Tattoos express and reveal different aspects of a person, but they don’t need to be incredibly complex to contain a serious and deep sentiment. Even the simplest of words can explain a profound story. This week, I sat down with senior psychology major Hayley Green to find out more about her tattoos and how she blends simplicity with her genuine spirit.
How many tattoos do you have and what are they?
I have four tattoos. I have one on my outer left forearm that says ‘vapor,’ I have a small semicolon on my left wrist, right below my left elbow is typewriter script that says ‘even so’ and then a large sparrow with small wildflowers on my right forearm.
My right arm, which is the sparrow, was done by a guy named Sam Warren in Lancaster City at Dreams Collide. For my left arm, all three were done by Steve at 717 Tattoo right on the Carlisle Pike.
Did you decide to bring anyone with you to your tattoo appointments, or did you decide to go on your own?
My first one, the ‘vapor’ tattoo, I took my best friend Sam with me. The other two small ones, I went by myself on a whim, just to do a walk-in. Then my right one, my friend Sam went with me, but he didn’t stay in the shop because it was six hours long.
Did you get any of your tattoos on the fly or did you have them all planned out?
Yes, the first one I had planned out mainly because I needed mom and dad’s approval. So I planned it out, I showed them what I wanted, where I wanted it and I just said, ‘Hey guys, can I get this?’ To which they said, ‘Hayley, you’re 21, why are you asking us this?’ So, message received. The small ones, I thought about them one day and got them the same day. My sparrow, I had the concept down, and I knew I wanted a sparrow because I like birds a lot. I did some research about people in Lancaster that would do the type of work that I really liked, which is a more detailed and realistic style. So when I found someone that I liked, it was a couple of months of going back and forth emailing. Just making sure he knew what I wanted, and then finally going for a consultation, and about a month later actually going in for the appointment.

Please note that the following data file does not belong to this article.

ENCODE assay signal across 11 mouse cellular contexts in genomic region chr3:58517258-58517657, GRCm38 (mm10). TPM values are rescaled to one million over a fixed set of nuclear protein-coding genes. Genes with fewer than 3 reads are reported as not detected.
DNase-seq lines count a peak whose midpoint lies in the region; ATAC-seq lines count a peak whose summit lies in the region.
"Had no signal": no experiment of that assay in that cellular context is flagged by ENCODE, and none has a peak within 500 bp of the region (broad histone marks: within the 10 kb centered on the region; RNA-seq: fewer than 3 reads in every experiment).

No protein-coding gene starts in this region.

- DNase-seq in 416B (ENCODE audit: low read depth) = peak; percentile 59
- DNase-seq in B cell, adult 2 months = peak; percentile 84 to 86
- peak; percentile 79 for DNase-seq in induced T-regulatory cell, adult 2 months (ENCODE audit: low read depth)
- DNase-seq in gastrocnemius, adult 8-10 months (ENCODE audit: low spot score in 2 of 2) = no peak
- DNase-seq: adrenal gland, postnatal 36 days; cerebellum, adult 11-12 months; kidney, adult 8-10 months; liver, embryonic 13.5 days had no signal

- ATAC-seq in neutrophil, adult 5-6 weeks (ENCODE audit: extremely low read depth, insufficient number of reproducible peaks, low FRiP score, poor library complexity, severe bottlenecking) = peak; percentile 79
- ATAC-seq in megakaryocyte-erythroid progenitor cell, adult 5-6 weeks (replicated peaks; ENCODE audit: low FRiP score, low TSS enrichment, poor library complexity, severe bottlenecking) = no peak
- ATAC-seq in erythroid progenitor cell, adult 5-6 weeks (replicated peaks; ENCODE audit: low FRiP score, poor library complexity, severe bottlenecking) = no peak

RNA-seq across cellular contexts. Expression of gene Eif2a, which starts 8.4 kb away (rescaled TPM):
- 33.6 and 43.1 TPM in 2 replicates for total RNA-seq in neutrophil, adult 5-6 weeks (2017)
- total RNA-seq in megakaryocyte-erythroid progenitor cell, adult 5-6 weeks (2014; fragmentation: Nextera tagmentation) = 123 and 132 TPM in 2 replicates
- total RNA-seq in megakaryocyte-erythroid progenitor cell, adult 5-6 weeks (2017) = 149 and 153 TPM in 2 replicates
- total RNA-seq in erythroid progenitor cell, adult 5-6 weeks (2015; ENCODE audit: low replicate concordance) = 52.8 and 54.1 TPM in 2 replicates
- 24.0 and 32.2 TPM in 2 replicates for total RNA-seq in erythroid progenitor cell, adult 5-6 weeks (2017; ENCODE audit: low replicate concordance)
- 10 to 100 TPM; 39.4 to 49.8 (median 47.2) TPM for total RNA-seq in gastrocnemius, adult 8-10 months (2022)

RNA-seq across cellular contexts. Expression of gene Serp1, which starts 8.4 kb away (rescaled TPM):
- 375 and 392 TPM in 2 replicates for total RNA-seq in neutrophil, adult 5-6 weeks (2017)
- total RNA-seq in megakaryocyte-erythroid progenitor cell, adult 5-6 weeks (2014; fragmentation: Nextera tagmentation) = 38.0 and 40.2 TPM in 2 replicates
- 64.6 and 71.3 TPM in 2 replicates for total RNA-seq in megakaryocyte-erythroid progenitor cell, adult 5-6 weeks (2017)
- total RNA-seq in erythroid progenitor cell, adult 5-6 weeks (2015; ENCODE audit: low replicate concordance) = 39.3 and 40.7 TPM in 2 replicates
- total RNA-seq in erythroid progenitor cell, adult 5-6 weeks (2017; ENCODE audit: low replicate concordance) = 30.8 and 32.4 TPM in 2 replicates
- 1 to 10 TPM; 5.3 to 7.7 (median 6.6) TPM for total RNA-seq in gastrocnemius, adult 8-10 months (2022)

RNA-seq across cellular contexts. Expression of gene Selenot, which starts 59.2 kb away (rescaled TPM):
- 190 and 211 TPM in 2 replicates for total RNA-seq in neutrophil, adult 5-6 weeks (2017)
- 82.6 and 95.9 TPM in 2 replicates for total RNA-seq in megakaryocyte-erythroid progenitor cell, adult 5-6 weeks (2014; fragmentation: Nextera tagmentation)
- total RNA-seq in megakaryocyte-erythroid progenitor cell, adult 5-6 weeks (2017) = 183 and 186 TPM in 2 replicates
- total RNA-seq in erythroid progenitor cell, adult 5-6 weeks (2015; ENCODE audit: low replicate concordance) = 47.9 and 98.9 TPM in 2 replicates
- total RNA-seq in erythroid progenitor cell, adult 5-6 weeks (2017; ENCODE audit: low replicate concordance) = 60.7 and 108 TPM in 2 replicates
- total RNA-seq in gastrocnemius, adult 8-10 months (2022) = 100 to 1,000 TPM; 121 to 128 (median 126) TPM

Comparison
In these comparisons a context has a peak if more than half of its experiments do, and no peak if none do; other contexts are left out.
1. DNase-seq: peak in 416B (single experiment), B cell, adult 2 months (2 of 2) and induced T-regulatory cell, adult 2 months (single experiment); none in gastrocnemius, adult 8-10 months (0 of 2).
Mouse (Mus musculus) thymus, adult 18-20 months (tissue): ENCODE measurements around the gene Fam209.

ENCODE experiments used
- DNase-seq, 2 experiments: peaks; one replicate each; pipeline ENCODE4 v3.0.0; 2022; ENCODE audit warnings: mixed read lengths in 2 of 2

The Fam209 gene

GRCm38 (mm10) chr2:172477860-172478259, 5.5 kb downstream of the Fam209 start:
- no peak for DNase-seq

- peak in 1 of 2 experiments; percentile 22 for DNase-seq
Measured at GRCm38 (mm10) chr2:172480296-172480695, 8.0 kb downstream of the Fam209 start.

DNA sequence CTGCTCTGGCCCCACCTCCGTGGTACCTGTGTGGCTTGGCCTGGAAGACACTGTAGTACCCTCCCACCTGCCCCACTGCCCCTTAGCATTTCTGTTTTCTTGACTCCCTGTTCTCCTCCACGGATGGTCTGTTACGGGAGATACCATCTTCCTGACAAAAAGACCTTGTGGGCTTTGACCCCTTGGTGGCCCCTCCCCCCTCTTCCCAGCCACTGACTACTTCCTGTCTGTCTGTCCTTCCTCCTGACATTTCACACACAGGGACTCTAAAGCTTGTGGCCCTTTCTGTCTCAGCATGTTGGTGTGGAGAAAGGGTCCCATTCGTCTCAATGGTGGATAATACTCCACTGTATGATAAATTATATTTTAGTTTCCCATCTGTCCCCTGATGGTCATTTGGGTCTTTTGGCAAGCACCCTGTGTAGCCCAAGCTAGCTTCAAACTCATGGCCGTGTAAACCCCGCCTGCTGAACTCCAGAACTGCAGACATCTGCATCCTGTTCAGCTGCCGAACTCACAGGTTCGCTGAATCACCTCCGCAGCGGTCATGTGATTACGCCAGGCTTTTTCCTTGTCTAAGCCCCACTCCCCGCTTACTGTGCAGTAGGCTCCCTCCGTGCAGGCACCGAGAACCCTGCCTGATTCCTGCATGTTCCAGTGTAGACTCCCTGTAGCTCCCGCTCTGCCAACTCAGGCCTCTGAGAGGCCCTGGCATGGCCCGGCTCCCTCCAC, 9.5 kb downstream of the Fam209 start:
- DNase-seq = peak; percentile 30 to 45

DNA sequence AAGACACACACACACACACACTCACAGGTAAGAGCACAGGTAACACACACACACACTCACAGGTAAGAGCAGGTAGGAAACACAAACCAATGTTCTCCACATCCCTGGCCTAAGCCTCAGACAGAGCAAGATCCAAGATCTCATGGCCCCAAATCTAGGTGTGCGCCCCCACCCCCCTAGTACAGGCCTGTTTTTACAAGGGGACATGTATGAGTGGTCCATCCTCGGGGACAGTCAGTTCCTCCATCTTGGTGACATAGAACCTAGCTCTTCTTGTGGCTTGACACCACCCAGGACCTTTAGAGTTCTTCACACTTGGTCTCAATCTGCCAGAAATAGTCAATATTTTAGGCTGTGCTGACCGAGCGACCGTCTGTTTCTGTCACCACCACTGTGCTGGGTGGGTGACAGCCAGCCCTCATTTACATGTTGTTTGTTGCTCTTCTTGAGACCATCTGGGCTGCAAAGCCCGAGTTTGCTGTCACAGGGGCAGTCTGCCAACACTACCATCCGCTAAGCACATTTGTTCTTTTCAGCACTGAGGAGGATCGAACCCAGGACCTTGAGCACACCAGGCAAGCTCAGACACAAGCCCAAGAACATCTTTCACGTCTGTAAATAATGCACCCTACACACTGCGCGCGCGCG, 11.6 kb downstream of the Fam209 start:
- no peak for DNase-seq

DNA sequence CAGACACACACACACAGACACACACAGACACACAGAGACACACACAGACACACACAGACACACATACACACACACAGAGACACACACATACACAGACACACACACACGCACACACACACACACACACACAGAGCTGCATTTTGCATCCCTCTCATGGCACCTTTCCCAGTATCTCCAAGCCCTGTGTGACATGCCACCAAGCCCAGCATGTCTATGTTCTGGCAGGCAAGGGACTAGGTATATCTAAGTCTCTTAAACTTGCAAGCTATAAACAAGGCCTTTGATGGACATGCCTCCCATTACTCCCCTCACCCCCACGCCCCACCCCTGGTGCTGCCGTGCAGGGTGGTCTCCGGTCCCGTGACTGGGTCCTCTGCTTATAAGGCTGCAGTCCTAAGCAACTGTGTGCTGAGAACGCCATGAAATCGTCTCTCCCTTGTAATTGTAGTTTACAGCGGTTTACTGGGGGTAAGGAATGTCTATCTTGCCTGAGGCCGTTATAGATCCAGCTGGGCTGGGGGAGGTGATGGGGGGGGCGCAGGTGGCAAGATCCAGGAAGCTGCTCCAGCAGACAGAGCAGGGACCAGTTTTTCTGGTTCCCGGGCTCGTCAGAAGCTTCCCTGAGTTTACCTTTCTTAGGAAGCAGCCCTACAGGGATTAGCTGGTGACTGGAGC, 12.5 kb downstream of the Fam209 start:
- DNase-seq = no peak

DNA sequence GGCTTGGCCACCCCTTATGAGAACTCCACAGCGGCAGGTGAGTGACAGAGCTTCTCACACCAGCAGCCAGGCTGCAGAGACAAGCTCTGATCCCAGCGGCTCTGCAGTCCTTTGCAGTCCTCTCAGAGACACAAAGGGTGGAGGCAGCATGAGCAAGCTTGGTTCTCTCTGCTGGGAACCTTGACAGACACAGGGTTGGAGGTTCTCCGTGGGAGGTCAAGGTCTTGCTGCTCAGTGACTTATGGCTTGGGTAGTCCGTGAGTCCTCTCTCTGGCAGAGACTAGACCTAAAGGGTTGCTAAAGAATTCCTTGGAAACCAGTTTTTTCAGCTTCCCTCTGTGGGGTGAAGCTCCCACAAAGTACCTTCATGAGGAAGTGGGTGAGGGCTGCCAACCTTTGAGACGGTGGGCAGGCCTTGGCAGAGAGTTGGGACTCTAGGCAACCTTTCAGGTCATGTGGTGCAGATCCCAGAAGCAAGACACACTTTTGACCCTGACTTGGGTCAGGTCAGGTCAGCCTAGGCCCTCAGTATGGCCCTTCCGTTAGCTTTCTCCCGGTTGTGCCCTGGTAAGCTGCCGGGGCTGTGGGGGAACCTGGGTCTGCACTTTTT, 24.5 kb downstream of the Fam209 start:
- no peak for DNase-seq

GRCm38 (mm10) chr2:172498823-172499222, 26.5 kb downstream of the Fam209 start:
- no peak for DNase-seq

Are you planning on getting any more tattoos?
I am, yes! I fell in love with Sam Warren’s work at Dreams Collide. So, before I graduate, since I’m a senior and I’ll be leaving this area probably in May, I want to take advantage of that shop one more time. I want to turn my right arm into a sleeve, so I’ll probably get a larger piece on my inner bicep on my right arm.
Is there anything you hope to get across to others with your tattoos?
I think being a woman with tattoos is a much different experience. Being a woman at a Christian college who does a lot of work in ministry, is another experience altogether. So I would just hope that people understand that my tattoos are not a form of rebellion, that it’s not something traumatic that happened in my life, as if, ‘Oh I’m going to take it out on my skin, and ink it up.’ It’s a way of expressing yourself, and it’s a really beautiful form of art that you get to carry with you. I think that’s something really unique about body art and body jewelry that I am a huge fan of and advocate for. If you have an idea for something and you find someone that can help you achieve that idea and work with you and your imagination, I don’t see why you wouldn’t want to go for it.
What kind of advice would you offer to other people who might want to get a tattoo?
Research, do a lot of research. If you’re looking for a bigger piece, do research and don’t settle for anything. It is a permanent thing on your body, so you just want to make sure your tattoo artist is really clear on your idea and make sure they’re working and cooperating with you, and understanding that they are an artist and they have their own style, so have a little faith and trust in them as well.